It’s a hummingbird! It’s a bumblebee! It’s a… moth? If you think you’re seeing unusual-looking baby hummingbirds or giant bumblebees buzzing quickly about your garden… sadly, you’re probably not. A hummingbird must be fully grown before it leaves the nest and “fast” is not in a bumblebee’s repertoire. Which means you are probably seeing a Hummingbird Moth.
Hummingbird versus Hummingbird Moth
Also known as Hawk, Clearwing, or Sphinx Moths (in the family Sphingidae), lots of people mistake these little insects for actual birds. Here’s why.
- Flight: In a perfect example of convergent evolution, the hummingbird moth, like its namesake, has developed the ability to beat its wings almost as fast as a hummingbird at 70 beats per second and hover above flowers while searching out nectar. It can also fly up to 12 miles per hour, which is decidedly slower than a hummingbird, but still noticeably fast in a backyard.
- Size: From a distance, the little moth can appear to be about the same size as a hummingbird, with a wingspan upwards of 6 inches in some species, though 2-4.5 inches is more common.
- Feeding: The moth feeds by extending a dark, rolled-up proboscis that can look very much like the long, thin bill of a hummingbird. Like many birds, but unlike most moths, some species of hummingbird moth are diurnal, meaning you’re likely to see it feeding during the day, particularly at dawn and dusk.
- Appearance: Some moths have an abdominal appendage that, when extended, can resemble the flared tail of a hummingbird. Greenish hairs on the back can even look like the feathers of a Ruby-throated hummingbird.
- Sound: An audible humming sound can be heard when the moth zips past, making it easy to mistake for a hummingbird.
- Flower Preference: Likewise, the adult moth seeks out nectar from many of the same plants that entice hummingbirds like bee balm, phlox, honeysuckle, and verbena.
Start your own hummingbird moth garden with some Pink Pinstripe Phlox seeds.
Or non-GMO Panorama Mixed Bee Balm seeds.
But that’s where the similarities end. If you’re lucky enough to observe a hummingbird moth up close, here are some things to look for that set it apart from the birds.
- Color: The hummingbird moth is reddish-brown in color, while many hummingbirds have jewel-toned, iridescent feathers.
- Shape: The moth is stouter and rounder than the sleek hummingbird. The body is usually only 1-2 inches long, compared to 3-4 inches for a hummingbird.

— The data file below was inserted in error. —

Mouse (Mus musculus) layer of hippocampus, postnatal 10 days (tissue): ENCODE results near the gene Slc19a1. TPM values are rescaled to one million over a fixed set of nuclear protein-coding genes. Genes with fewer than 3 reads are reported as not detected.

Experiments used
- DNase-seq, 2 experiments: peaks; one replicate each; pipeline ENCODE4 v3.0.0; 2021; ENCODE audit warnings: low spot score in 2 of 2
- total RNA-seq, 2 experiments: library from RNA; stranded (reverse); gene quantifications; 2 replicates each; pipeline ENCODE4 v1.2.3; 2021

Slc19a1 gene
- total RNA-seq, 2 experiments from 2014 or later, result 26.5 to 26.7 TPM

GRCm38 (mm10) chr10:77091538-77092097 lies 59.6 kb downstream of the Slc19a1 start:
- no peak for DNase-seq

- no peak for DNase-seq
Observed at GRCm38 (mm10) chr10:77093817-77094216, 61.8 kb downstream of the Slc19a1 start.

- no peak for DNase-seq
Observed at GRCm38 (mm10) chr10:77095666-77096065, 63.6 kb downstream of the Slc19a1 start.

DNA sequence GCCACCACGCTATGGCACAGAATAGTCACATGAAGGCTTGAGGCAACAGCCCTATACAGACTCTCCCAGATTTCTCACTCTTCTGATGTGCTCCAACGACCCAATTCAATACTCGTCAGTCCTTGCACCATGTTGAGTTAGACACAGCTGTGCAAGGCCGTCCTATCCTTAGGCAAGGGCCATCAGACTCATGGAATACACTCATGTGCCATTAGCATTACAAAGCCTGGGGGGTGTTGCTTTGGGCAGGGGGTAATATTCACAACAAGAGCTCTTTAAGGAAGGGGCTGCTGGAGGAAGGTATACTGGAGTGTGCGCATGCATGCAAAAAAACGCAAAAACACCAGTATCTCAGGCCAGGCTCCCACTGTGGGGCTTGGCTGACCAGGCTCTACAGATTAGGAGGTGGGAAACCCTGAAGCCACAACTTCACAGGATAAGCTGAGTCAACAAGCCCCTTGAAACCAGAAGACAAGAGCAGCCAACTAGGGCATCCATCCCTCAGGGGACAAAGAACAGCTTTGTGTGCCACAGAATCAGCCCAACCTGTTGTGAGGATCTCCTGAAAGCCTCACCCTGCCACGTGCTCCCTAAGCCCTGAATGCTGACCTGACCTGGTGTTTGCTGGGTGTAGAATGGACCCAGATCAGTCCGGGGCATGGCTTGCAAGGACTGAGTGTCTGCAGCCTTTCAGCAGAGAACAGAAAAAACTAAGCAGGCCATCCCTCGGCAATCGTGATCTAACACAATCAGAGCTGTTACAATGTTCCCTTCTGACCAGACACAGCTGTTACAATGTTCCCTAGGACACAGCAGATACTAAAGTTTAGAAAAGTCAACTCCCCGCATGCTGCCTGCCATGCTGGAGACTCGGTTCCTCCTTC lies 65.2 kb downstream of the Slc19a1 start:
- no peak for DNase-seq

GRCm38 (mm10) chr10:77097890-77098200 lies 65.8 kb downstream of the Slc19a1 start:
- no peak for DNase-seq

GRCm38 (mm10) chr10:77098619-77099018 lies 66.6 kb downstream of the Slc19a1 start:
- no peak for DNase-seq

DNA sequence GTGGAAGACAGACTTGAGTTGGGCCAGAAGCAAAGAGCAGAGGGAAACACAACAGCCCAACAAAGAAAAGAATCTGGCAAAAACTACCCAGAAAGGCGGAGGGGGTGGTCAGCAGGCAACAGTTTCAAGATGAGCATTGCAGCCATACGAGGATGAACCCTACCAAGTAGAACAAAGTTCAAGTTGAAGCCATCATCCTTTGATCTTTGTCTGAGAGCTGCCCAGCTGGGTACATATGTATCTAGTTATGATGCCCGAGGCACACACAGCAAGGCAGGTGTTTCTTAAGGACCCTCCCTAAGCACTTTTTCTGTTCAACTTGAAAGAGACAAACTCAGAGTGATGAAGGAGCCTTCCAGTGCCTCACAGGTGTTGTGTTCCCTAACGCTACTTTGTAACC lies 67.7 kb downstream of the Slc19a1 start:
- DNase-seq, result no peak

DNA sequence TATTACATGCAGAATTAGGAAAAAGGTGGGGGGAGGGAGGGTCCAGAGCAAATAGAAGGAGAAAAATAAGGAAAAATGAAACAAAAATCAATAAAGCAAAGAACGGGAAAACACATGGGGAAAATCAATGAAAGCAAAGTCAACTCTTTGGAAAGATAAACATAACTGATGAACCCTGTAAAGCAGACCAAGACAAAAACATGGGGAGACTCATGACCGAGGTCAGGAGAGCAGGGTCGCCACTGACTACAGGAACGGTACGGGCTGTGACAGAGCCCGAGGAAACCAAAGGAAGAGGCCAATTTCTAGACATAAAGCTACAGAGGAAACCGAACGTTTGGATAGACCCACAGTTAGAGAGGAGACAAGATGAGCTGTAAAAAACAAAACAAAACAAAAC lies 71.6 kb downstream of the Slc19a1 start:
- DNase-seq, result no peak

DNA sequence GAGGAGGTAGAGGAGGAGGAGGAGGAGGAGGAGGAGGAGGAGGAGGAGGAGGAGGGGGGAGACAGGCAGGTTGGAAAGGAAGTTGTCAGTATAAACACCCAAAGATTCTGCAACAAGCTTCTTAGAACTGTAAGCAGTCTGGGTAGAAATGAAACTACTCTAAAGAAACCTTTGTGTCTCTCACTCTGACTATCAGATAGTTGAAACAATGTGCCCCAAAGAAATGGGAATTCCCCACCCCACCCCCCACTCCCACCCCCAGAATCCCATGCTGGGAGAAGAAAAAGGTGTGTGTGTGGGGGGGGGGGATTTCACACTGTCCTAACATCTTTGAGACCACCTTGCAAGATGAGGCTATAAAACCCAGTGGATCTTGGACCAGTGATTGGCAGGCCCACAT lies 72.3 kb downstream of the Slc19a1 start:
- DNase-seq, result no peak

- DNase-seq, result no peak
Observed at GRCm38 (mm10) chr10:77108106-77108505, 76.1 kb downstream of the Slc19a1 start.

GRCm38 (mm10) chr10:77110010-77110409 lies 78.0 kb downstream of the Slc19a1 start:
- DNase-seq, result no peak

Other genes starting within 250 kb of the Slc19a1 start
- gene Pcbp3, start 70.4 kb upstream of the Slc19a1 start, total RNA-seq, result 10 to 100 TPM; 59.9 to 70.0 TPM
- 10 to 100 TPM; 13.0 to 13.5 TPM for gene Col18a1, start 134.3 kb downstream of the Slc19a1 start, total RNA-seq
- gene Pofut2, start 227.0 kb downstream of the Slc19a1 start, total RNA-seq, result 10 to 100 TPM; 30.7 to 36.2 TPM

- Range: Hummingbird moths can be found in many parts of the world, while hummingbirds only live in the Western Hemisphere.
- Features: Like all Lepidoptera, the moth has tell-tale antennae and a tongue that coils like a party noisemaker, which is a sure sign it’s related to a butterfly, not a bird.
- Wings: Unlike its avian friends, the moth’s wings are transparent and featherless.
Hawk Moths In Popular Culture
There are more than 100 species of Sphingidae in North America, but many more live across Europe and Asia. They can be found from Portugal in the west, all the way to Japan in the east. The British refer to their version of the hummingbird moth as a Bee Hawk Moth.
One of the more interesting of the bunch is the Death’s-Head Hawk Moth that has a vaguely human skull-like marking on its thorax. Depictions of the moth are commonly featured in artwork with supernatural or magical motifs. Even the insect’s genus name, Acherontia, is derived from Acheron, one of the five rivers of the Greek underworld. Superstitions surrounding this moth go back at least as far as the 19th century, meriting a mention in Bram Stoker’s Dracula and a poem by Edgar Allan Poe. An entomologist of the time even noted peoples’ irrational fear of the loud squeak the moth produces when annoyed. Today, many folks just like the way it looks and can wear a picture of it or hang its likeness on the wall.
In comparison, the Old World Hummingbird Hawk Moth is considered a lucky omen. A swarm of them was observed flying across the English Channel on D-Day during World War II.
As entertaining and harmless as it is as an adult, many vegetable gardeners can mistake the larval stage of the hummingbird moth for the related –and much despised– Five-Spotted Hawk Moth and Carolina Sphinx Moth. Known as Tomato and Tobacco Hornworms, respectively, they make quick work of crops like tomatoes, potatoes, eggplants, and peppers, chowing down on the foliage and leaving bare stems in their wake.
Like its maligned cousins, the caterpillar of the hummingbird moth also has a “horn” at the rear end with a diagonal slash-pattern on its sides, and is a perfectly camouflaged green (though some species can be brown or gray). Unlike the hornworms, however, the hummingbird moth larva feeds instead on plants favored for egg-laying by its mother: honeysuckle, dogbane, snowberry, viburnum, hawthorn, cherry, and plum. After its had its fill, the caterpillar drops to the ground to pupate in the leaf litter. In northern climates, the larva will spend the entire winter there, finally emerging in spring. The adult will produce two to four broods in a season.
If you want to know more about these interesting little moths, there are several books you can try, like Butterflies and Moths from St. Martin’s Press.
You can also get to know the caterpillars in the Peterson Field Guide to Caterpillars of North America.
And the kids might like this picture book: Hummingbird Hawk-Moth Do Your Kids Know This?